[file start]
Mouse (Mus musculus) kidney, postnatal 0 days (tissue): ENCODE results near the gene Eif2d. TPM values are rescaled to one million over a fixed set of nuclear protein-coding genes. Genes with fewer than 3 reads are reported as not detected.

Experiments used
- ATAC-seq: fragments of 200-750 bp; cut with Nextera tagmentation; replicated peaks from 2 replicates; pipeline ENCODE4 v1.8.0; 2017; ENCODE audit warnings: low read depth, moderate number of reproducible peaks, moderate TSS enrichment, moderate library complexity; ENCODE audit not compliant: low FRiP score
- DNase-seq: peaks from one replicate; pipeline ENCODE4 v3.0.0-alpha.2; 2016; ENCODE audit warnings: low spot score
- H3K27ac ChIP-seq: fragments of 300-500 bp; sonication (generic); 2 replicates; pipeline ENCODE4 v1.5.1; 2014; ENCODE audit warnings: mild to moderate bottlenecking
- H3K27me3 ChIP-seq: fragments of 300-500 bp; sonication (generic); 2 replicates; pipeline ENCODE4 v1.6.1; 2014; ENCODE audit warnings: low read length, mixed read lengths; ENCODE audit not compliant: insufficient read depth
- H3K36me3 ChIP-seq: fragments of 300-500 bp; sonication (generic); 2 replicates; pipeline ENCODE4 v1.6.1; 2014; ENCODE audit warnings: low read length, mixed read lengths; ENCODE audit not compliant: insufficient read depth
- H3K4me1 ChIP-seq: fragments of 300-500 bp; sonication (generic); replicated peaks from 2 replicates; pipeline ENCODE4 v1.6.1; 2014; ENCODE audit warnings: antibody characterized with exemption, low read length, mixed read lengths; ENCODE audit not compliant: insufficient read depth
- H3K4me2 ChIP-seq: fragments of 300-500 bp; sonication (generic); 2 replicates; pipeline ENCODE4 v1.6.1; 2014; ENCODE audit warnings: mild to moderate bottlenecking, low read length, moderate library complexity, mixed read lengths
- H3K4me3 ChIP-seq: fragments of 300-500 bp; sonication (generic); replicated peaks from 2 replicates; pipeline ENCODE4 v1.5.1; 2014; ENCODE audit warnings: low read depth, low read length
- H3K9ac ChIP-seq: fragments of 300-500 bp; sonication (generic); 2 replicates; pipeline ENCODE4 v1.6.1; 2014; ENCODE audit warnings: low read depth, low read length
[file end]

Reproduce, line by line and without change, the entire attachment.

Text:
Mouse (Mus musculus) kidney, postnatal 0 days (tissue): ENCODE results near the gene Eif2d. TPM values are rescaled to one million over a fixed set of nuclear protein-coding genes. Genes with fewer than 3 reads are reported as not detected.

Experiments used
- ATAC-seq: fragments of 200-750 bp; cut with Nextera tagmentation; replicated peaks from 2 replicates; pipeline ENCODE4 v1.8.0; 2017; ENCODE audit warnings: low read depth, moderate number of reproducible peaks, moderate TSS enrichment, moderate library complexity; ENCODE audit not compliant: low FRiP score
- DNase-seq: peaks from one replicate; pipeline ENCODE4 v3.0.0-alpha.2; 2016; ENCODE audit warnings: low spot score
- H3K27ac ChIP-seq: fragments of 300-500 bp; sonication (generic); 2 replicates; pipeline ENCODE4 v1.5.1; 2014; ENCODE audit warnings: mild to moderate bottlenecking
- H3K27me3 ChIP-seq: fragments of 300-500 bp; sonication (generic); 2 replicates; pipeline ENCODE4 v1.6.1; 2014; ENCODE audit warnings: low read length, mixed read lengths; ENCODE audit not compliant: insufficient read depth
- H3K36me3 ChIP-seq: fragments of 300-500 bp; sonication (generic); 2 replicates; pipeline ENCODE4 v1.6.1; 2014; ENCODE audit warnings: low read length, mixed read lengths; ENCODE audit not compliant: insufficient read depth
- H3K4me1 ChIP-seq: fragments of 300-500 bp; sonication (generic); replicated peaks from 2 replicates; pipeline ENCODE4 v1.6.1; 2014; ENCODE audit warnings: antibody characterized with exemption, low read length, mixed read lengths; ENCODE audit not compliant: insufficient read depth
- H3K4me2 ChIP-seq: fragments of 300-500 bp; sonication (generic); 2 replicates; pipeline ENCODE4 v1.6.1; 2014; ENCODE audit warnings: mild to moderate bottlenecking, low read length, moderate library complexity, mixed read lengths
- H3K4me3 ChIP-seq: fragments of 300-500 bp; sonication (generic); replicated peaks from 2 replicates; pipeline ENCODE4 v1.5.1; 2014; ENCODE audit warnings: low read depth, low read length
- H3K9ac ChIP-seq: fragments of 300-500 bp; sonication (generic); 2 replicates; pipeline ENCODE4 v1.6.1; 2014; ENCODE audit warnings: low read depth, low read length